While there’s little doubt that Michael is the daily “villain” of the show, he is a constant reminder that there is no substitute for caring about the place where you work, and its people. I wonder now upon the dozenth re-viewing if this wasn’t the soul of the show all along...imagine the things we can endure with the presence of genuine care.
Sex, drugs, and...classical music? If you ever thought that the symphony was too boring for you, look no further than “Mozart in the Jungle.” Inspired by Gustavo Dudamel, the eccentric Los Angeles Philharmonic music director, this show follows Gael García Bernal as Rodrigo De Souza – the New York Symphony’s magnetic and odd new conductor. The show not only follows Rodrigro’s journey, but also a slew of other symphony musicians as they navigate what it means to be a professional in an increasingly disregarded discipline.
What happens is you become entranced watching the relationship dynamics between the new conductor, the old conductor, the musicians, the Executive Director, the investors, and ultimately, the public. It’s a peek (albeit one that takes plenty of creative license) into the inner workings of an institution that to the outside world appears stuffy and old.
The episodes themselves are staccato – each not more than 30 minutes. More so, the ending of each episode is often filled with hope and joy that is vacant from most television today. With front-runner producers like Roman Coppola and Jason Schwartzman, you are in for a masterful comedy-drama that humanizes a craft that is centuries old.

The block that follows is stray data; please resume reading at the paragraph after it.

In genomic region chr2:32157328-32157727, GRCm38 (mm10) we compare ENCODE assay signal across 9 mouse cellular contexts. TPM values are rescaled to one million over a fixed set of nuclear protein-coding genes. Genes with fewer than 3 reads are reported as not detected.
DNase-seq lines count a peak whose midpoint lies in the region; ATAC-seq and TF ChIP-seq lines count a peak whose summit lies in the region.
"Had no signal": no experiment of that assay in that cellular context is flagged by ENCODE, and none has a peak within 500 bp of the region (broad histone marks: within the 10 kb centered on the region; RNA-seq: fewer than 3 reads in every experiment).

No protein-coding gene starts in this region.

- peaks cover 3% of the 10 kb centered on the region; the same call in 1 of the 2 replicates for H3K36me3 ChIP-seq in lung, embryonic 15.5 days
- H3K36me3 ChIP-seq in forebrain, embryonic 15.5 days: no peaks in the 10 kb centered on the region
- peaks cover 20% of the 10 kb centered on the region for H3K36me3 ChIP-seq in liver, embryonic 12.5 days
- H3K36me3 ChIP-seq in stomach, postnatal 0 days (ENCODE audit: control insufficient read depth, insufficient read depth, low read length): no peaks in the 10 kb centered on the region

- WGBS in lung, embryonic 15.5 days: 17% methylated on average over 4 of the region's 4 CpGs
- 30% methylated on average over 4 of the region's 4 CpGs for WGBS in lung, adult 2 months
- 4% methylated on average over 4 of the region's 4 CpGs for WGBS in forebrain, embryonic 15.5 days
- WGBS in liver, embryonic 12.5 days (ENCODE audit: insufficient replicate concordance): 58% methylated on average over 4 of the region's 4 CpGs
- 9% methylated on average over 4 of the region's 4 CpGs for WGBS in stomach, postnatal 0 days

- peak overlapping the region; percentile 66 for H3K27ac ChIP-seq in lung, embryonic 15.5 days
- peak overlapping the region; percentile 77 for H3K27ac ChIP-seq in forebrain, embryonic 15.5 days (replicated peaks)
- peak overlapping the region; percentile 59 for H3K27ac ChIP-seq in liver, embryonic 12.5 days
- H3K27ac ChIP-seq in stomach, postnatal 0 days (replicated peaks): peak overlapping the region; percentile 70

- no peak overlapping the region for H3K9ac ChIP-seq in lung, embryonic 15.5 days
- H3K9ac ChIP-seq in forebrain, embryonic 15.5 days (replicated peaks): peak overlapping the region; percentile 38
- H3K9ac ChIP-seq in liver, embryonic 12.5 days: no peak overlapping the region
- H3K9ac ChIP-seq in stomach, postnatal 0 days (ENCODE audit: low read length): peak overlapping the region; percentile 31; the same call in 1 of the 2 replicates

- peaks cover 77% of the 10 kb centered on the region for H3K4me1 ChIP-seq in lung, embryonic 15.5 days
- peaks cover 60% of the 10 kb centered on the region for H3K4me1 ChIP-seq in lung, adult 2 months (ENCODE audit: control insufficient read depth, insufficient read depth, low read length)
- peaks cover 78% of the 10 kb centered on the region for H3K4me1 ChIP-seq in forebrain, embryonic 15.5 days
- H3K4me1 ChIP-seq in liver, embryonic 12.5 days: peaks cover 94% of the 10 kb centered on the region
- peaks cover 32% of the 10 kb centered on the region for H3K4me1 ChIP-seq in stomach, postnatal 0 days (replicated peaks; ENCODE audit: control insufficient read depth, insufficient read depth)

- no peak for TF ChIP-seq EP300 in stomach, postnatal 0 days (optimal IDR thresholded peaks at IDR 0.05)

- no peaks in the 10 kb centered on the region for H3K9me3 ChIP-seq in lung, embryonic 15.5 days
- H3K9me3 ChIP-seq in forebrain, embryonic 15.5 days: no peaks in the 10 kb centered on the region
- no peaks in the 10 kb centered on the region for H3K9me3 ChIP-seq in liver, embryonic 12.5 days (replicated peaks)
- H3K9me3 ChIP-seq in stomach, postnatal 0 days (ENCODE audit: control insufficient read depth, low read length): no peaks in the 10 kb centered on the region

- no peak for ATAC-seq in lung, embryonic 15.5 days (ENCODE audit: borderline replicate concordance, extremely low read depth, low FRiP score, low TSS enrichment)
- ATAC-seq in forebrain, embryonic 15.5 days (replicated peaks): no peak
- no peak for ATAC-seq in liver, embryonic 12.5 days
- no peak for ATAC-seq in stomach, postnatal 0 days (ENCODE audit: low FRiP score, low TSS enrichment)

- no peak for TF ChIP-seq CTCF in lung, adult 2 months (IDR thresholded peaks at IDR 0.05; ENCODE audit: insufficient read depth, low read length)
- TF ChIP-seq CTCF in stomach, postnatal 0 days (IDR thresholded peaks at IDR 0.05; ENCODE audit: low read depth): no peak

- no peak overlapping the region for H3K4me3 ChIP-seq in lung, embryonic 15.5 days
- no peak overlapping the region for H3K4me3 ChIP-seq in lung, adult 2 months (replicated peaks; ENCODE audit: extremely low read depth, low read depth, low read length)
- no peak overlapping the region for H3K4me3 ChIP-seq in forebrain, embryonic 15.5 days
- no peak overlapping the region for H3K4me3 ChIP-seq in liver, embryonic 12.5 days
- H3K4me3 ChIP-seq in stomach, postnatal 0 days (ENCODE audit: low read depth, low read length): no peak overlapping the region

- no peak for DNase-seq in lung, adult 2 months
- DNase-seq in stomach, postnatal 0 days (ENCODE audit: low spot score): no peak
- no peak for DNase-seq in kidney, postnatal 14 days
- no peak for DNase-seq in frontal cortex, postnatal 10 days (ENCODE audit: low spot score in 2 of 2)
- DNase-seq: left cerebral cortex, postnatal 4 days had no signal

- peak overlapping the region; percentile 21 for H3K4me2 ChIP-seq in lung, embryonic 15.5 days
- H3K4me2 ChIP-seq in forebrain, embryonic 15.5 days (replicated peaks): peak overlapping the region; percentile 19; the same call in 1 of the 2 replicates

“Parks and Rec” gives viewers a step into the frustrating, yet somehow charming world of local government in the fictitious town of Pawnee, Indiana. The mockumentary highlights the life and work of public servants in a town (and country) that is, at the very least, skeptical of the role that government plays.
But as much as the series is about the challenges of navigating bureaucracy, it is more about the unlikely friendships that form between all of the diverse, vibrant personalities in a workplace. Whether it’s the relationship between the fun-loving shoeshine guy and the pessimistic intern or the deep friendship between the hardworking, altruistic Deputy Director and her principled libertarian boss, there are plenty of ways to see why the town embodies its slogan, “Pawnee: First in Friendship, Fourth in Obesity.”
In the vein of character-driven dramas such as “The Sopranos” and “The Wire,” “Mad Men” follows the extremely talented and equally mercurial Don Draper, Executive Creative Director at a prestigious ad agency on Madison Avenue in the heyday of 1960s advertising. Draper’s genius is undeniable and often on full display, as is his temperamental, sexist, machismo personality. Like Tony Soprano, one minute you’re praising him for being a bold, ambitious leader, with a seemingly never ending well of creative ideas, and the next you’re despising him for his total blindness to insensitivities, brash behavior, and generally being a raging egotistical asshole.
Draper, like most of the men in his workplace, has zero concern for the impact his behavior has on their agency’s culture. It’s all about winning the next pitch, the next client, and getting ridiculously drunk at a five martini lunch. But, because of his immense talent, agency leadership looks the other way and quickly forgives his transgressions, chalking it up to his creative genius. But at what cost? Employees break down and leave. Competitor agencies start beating them. Mental and physical health (everyone’s) takes a beating. But like a trainwreck, it’s hard to look away.